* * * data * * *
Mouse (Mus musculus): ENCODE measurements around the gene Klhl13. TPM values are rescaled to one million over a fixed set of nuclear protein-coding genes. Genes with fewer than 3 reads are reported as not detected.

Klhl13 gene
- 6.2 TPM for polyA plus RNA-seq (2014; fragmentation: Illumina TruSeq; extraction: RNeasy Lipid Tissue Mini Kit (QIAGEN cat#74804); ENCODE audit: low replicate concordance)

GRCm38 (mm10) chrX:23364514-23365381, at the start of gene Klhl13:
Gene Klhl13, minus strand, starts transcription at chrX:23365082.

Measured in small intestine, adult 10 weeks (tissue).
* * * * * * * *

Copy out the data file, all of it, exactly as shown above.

Mouse (Mus musculus): ENCODE measurements around the gene Klhl13. TPM values are rescaled to one million over a fixed set of nuclear protein-coding genes. Genes with fewer than 3 reads are reported as not detected.

Klhl13 gene
- 6.2 TPM for polyA plus RNA-seq (2014; fragmentation: Illumina TruSeq; extraction: RNeasy Lipid Tissue Mini Kit (QIAGEN cat#74804); ENCODE audit: low replicate concordance)

GRCm38 (mm10) chrX:23364514-23365381, at the start of gene Klhl13:
Gene Klhl13, minus strand, starts transcription at chrX:23365082.

Measured in small intestine, adult 10 weeks (tissue).